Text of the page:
Erdogan under fire for packed congress despite virus surge

ANKARA, Turkey (AP) — Turkish President Recep Tayyip Erdogan came under criticism Wednesday for holding his party’s congress inside a packed sports complex amid a new surge of COVID-19 cases.

Thousands of ruling party supporters filled the stands of the 10,400-capacity complex in Ankara — despite the Turkish government’s social distancing rules. Videos posted on social media purported to show busloads of ruling party supporters traveling to the capital to attend the congress, many without masks. Wearing masks in public spaces is mandatory in Turkey.

Erdogan spoke for nearly two hours at the event, presenting his vision for when the country marks the centenary of the Turkish Republic in 2023, when the country is also scheduled to hold presidential and parliamentary elections. He said he cut remarks short in order not to expose congress participants to the virus.

Murat Emir, a physician and lawmaker from Turkey’s main opposition party, described the scenes from the party congress as “shameful,” writing on Twitter that the event showed disregard for “the health workers who work day and night in the battle against the pandemic.”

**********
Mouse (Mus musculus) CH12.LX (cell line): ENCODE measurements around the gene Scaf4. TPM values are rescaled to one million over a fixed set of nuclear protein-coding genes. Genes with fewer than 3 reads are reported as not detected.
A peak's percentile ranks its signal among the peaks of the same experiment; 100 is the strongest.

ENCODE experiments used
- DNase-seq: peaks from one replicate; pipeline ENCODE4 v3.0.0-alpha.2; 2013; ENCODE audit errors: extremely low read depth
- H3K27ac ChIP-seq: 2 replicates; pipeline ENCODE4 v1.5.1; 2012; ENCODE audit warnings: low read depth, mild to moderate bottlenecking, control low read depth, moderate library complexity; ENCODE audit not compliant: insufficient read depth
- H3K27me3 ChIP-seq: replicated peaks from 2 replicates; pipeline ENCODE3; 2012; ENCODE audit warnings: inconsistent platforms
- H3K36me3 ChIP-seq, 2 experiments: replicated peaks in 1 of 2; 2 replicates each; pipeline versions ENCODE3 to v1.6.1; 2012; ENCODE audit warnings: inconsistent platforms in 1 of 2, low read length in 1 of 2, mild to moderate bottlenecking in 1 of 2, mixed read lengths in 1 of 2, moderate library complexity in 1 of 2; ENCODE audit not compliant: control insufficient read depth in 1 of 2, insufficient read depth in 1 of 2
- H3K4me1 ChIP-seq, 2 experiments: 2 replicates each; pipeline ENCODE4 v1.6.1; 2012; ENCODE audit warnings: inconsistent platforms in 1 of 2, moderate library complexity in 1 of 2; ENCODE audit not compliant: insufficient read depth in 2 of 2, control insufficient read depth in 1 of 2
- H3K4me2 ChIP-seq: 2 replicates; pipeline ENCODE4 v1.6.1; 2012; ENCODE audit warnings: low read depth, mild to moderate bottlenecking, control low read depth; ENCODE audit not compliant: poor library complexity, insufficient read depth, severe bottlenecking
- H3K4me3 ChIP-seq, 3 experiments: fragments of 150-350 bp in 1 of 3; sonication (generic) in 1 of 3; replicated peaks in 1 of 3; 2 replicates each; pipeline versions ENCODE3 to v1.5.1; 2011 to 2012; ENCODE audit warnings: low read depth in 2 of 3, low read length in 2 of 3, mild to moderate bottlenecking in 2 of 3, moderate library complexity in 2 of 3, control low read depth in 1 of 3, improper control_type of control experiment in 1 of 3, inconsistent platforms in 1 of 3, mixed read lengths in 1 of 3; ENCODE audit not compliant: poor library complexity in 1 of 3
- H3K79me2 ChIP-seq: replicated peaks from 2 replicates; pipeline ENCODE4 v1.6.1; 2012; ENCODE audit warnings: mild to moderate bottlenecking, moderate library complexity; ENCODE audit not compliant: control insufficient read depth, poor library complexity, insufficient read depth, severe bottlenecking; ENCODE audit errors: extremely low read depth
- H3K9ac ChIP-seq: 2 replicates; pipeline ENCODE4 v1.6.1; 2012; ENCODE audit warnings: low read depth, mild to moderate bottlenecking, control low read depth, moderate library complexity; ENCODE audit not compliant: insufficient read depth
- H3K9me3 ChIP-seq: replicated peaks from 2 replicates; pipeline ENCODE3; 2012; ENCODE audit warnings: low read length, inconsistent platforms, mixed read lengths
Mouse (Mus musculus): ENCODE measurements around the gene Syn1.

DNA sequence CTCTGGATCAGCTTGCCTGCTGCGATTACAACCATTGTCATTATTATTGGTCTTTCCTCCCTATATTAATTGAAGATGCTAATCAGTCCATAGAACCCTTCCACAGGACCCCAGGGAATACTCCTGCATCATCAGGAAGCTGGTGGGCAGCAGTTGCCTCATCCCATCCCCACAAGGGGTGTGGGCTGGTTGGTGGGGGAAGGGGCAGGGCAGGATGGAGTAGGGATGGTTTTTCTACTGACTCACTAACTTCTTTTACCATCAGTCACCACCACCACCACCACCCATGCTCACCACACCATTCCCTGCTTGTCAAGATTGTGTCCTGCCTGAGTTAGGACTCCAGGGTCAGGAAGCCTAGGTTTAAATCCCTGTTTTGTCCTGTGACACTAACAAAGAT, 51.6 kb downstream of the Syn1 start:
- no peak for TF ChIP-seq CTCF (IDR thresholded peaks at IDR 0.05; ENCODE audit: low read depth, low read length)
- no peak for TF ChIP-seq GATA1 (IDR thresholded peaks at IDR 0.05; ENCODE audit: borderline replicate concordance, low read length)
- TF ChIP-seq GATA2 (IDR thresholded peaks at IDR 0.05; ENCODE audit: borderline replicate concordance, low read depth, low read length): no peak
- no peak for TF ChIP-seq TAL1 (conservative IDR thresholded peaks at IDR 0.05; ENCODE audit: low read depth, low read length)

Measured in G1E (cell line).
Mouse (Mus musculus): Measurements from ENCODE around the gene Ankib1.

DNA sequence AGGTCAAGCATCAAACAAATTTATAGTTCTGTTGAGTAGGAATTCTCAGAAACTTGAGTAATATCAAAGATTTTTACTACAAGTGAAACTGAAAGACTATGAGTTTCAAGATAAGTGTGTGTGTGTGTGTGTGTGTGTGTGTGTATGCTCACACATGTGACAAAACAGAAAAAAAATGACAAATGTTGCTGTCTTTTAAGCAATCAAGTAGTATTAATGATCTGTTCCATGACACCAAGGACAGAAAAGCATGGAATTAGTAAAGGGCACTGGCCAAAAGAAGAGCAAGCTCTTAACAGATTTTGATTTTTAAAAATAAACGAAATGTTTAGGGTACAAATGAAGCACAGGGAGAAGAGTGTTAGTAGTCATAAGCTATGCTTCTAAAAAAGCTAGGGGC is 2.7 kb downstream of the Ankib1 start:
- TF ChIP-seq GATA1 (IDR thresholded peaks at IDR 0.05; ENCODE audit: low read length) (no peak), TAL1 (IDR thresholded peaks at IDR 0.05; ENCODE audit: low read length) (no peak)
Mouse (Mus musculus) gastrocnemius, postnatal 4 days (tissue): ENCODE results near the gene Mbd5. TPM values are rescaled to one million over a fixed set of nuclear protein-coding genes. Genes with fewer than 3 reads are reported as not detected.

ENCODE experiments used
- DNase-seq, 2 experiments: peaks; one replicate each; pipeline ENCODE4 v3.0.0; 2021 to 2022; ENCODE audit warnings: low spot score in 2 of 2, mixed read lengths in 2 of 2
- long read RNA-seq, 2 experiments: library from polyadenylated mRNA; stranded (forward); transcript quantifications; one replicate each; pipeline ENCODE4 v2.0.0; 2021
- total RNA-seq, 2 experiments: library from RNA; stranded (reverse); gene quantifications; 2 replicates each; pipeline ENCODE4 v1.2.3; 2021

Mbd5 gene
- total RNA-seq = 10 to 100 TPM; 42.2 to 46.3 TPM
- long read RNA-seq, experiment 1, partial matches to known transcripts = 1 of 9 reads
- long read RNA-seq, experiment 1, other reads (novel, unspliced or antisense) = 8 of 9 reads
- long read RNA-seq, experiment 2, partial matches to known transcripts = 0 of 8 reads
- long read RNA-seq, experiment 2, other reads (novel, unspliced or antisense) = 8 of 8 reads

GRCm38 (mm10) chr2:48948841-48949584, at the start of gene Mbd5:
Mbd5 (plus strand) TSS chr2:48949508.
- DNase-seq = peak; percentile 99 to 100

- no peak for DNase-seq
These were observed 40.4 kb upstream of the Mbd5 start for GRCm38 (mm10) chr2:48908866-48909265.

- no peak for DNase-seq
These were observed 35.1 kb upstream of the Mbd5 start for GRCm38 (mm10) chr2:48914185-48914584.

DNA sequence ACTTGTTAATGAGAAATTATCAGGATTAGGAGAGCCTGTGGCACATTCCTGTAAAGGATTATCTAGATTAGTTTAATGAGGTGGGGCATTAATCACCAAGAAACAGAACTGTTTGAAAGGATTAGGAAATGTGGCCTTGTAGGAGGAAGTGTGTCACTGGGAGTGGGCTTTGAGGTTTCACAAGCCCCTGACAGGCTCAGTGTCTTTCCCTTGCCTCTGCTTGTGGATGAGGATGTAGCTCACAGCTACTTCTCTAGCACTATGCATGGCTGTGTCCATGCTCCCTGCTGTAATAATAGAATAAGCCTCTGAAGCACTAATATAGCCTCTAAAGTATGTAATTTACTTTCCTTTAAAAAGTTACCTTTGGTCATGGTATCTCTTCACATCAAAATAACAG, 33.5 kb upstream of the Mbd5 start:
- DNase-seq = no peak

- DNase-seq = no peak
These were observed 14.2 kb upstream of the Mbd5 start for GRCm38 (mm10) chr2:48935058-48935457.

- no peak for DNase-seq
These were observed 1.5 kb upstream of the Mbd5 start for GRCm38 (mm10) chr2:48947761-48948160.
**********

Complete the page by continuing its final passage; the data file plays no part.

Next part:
Former Ankara mayor Melih Gokcek, a member of Erdogan’s Justice and Development Party, maintained that delegates were tested for the coronavirus before attending the congress.

Erdogan has been criticized for holding similarly crowded local party congresses across the country in past weeks despite the pandemic. During one such event, he boasted about the size of the crowd.

Turkey reported close to 30,000 new COVID-19 infections on Wednesday, weeks after the government eased restrictions in dozens of provinces under a so-called “controlled normalization” program. The country also reported 146 deaths in the past 24 hours.

On March 1, the government divided Turkey’s provinces into four risk categories and allowed restaurants and cafes to reopen in low, medium and high-risk areas. Weekend lockdowns were also eased in those provinces, although nighttime curfews introduced in late November remain in place across Turkey.

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